The Agency aims to allow electronic prescriptions for Schedule II to V drugs between registered retail pharmacies on a one-time basis for the first refill.
The US Drug Enforcement Administration (DEA) has issued a notice of proposed regulations to address the transfer of electronically prescribed controlled substances. The aim is to change existing rules that do not allow the transfer of prescriptions between pharmacies for the first fill of a prescription for a controlled substance. The change would allow the transfer of an electronic prescription for Schedule II to V drugs between DEA-registered retail pharmacies on a one-time basis for an initial fill.
Under current rules, the DEA has not developed markings for the transfer of electronic or paper prescriptions on a first fill. DEA regulatory guidelines previously made it clear that unfulfilled regulations could not be transferred. Now the DEA has chosen to change its stance only on electronic prescriptions. Notably, the DEA refuses to allow the transfer of unfilled hardcopy prescriptions. The reasons the DEA has put forward for refusing a one-time transfer of unfilled paper prescriptions are their transferability and
the patient’s ability to get the prescription back from the pharmacist. However, unlike an unfilled hardcopy prescription, an electronic prescription cannot be “handed over” to patients so they can take it to other pharmacy locations for fulfillment. For example, if a pharmacy receives an electronic prescription for controlled substances that it cannot fill, all it can do is notify the patient. The pharmacy is not able to return an electronic prescription to the patient as with a hardcopy. At that point, the patient should contact the doctor again and try to prescribe it electronically to another pharmacy. This scenario represents a very cumbersome process for patients, pharmacies and prescribers.
As a result, the DEA is rethinking its stance to ensure that regulations can be met without hindering patient care. The DEA has said many states have some form of electronic requirement for controlled substances, which historically have not been the case. Clearly, the proliferation of electronic prescribing and advances in technology have driven the DEA’s decision to invoke the proposed rule.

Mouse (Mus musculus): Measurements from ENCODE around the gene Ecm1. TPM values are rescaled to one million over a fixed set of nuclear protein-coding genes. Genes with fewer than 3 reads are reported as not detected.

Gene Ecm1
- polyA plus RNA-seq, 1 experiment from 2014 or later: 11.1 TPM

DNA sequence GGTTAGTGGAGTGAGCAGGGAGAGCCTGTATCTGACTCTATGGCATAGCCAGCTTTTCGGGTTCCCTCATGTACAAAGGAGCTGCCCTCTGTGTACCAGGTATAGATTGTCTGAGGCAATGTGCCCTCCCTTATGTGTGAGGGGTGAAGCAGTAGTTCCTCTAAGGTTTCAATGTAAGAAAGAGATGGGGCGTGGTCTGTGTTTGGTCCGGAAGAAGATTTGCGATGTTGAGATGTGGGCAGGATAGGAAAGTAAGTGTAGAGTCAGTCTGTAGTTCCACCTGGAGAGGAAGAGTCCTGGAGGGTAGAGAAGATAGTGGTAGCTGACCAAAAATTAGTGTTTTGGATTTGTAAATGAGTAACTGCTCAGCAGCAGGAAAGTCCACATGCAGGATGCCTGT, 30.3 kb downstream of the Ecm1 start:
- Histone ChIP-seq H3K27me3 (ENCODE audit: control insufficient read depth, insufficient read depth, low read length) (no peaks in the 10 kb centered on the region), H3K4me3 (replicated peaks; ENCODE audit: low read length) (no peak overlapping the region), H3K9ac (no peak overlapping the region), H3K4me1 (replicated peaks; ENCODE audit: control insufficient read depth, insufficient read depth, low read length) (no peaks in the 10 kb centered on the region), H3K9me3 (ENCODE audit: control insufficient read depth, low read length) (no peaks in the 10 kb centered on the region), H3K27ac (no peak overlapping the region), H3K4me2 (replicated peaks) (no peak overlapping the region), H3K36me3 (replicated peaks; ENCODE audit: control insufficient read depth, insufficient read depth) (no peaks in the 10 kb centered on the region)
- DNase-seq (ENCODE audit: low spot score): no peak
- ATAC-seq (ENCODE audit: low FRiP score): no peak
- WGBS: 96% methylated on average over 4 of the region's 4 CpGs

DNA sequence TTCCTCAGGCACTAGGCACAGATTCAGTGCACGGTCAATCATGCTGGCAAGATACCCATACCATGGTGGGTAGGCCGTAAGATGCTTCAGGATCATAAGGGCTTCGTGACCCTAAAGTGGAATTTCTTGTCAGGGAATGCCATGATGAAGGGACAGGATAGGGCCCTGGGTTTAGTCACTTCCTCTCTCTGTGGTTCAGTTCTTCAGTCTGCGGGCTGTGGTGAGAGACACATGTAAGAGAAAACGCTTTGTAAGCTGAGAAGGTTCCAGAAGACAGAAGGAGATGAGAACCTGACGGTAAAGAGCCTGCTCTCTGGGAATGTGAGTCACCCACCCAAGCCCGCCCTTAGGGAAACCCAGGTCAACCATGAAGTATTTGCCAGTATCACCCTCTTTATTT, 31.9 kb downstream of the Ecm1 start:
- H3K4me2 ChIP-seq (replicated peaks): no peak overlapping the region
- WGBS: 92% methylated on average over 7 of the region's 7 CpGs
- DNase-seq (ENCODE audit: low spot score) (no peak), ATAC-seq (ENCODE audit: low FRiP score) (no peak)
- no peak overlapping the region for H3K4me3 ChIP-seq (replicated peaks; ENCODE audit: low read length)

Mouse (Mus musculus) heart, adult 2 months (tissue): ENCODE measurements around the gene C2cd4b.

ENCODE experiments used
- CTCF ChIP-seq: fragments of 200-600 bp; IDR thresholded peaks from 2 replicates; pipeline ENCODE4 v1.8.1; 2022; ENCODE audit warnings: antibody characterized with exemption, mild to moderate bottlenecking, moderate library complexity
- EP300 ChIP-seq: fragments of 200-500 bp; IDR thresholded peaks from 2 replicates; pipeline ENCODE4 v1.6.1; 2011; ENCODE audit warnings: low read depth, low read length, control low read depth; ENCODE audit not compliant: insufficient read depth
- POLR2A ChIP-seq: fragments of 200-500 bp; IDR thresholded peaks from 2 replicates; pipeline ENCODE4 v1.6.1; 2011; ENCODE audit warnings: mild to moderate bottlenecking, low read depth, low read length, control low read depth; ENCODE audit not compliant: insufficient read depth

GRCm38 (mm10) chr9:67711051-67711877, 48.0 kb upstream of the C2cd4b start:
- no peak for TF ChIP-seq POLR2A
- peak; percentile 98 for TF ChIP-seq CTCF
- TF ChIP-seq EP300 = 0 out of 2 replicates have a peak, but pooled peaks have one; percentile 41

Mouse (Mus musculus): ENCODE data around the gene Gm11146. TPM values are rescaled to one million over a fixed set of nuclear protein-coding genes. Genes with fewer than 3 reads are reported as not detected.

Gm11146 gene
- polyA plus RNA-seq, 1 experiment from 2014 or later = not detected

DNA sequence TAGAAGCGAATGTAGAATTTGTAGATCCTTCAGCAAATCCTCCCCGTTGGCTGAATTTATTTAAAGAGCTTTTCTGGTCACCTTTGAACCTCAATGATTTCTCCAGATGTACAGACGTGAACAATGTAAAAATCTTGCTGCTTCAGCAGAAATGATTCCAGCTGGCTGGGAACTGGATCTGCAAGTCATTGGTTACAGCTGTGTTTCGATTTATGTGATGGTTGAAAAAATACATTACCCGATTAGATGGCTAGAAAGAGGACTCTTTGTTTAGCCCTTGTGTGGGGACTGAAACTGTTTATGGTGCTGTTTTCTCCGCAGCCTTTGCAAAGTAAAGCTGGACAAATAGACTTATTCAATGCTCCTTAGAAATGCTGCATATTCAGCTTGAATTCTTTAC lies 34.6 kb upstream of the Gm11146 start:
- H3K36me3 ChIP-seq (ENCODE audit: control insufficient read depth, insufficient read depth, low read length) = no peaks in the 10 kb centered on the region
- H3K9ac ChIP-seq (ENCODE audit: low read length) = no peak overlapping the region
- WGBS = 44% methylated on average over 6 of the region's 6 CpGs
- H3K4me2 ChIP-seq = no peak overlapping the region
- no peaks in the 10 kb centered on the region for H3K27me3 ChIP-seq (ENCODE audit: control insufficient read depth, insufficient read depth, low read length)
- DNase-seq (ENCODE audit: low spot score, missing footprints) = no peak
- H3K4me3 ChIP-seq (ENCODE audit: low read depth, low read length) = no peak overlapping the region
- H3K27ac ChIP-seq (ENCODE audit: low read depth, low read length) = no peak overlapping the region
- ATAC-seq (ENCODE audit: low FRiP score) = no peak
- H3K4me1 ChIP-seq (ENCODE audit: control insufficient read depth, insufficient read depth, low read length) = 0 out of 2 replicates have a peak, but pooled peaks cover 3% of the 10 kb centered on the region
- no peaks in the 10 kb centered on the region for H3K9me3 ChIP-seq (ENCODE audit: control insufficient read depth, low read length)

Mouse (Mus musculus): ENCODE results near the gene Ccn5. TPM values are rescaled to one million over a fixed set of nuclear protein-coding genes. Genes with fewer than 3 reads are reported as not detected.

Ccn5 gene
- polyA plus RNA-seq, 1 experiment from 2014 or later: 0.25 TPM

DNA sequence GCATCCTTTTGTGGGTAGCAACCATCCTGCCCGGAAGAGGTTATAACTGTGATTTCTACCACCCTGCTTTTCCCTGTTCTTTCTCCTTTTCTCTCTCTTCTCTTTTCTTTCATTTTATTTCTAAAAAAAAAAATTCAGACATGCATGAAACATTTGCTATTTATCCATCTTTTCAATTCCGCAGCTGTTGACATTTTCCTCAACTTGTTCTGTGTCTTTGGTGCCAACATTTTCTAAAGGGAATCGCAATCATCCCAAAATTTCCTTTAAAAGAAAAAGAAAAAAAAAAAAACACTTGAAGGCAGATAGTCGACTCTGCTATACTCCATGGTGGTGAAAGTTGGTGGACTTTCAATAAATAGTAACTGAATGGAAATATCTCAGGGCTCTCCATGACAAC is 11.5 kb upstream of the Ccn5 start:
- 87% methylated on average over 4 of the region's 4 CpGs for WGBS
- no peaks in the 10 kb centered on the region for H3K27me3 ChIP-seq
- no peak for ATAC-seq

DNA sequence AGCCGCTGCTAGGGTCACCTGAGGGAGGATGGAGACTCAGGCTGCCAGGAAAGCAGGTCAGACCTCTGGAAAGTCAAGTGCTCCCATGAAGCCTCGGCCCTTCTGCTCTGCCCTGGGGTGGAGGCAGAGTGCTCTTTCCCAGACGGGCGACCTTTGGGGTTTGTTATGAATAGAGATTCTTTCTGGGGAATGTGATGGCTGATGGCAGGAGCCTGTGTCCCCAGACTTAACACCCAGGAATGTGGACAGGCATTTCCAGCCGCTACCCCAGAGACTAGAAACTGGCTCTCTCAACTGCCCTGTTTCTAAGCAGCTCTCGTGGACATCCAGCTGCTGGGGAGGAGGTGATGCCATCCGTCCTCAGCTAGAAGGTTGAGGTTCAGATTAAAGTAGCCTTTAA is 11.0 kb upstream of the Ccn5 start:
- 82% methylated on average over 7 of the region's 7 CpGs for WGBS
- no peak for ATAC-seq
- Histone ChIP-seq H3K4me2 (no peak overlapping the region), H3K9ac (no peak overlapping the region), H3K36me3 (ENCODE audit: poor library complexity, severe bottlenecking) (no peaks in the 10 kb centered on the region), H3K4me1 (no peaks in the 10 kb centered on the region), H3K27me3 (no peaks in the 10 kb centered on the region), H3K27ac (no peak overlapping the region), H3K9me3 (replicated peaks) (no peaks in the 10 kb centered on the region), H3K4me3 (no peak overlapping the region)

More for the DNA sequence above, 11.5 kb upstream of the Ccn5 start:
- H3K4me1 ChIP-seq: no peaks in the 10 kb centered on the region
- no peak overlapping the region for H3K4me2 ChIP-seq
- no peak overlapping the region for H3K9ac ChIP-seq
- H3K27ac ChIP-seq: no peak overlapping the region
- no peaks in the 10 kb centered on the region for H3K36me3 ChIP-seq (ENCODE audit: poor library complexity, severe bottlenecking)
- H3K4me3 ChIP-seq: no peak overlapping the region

The mechanisms of the proposed rule impose requirements on the transferring pharmacist and the acquiring pharmacist to continue to comply with the new switching fee. The therapeutic treatment of COVID-19 has evolved with the understanding of the clinical course of infection. The patient must request the transfer at all times, the transfer must be communicated between 2 licensed pharmacists and the prescription must remain in electronic form.
In addition, the contents of the prescription must comply with existing DEA requirements and must not be changed during the electronic transfer process from one pharmacy to another. According to the DEA, state law should also allow this activity.
The transferring pharmacist must ensure that the electronic prescription file is properly updated to record that the prescription has been transferred. That pharmacist must also update information for the pharmacy to which the prescription was transferred: the name, address, and DEA registration number of the pharmacy to which the prescription was transferred; the name of the pharmacist receiving the prescription transfer; the name of the transferring pharmacist; and the transfer date.
Likewise, the transferring pharmacist must record the name, address, DEA registration number, transferring pharmacist’s name, transfer date, and the name of the pharmacist receiving the transferred prescription from the transferring pharmacy. In accordance with other DEA requirements, the electronic transfer record must be kept for 2 years.
The DEA estimates the annual savings from the transfer rule at $22 million. The DEA provides a detailed assessment of how it arrived at this figure based on calculating time savings in communication between patients, physicians and prescribers about the reissue of a new e-prescription rather than the ability to immediately initiate a one-time transfer of the e-prescription. prescription. Interested parties can respond to the rule until January 18, 2022.
Transfer of electronic prescriptions for Schedule II-V controlled substances between pharmacies for initial
stuffing. Federal registry. November 19, 2021. Accessed December 15, 2021. https://www.federalregister.gov/documents/2021/11/19/2021-24981/transfer-of-electronic-prescriptions-for-schedules-ii-v-control – substances-between-pharmacies-for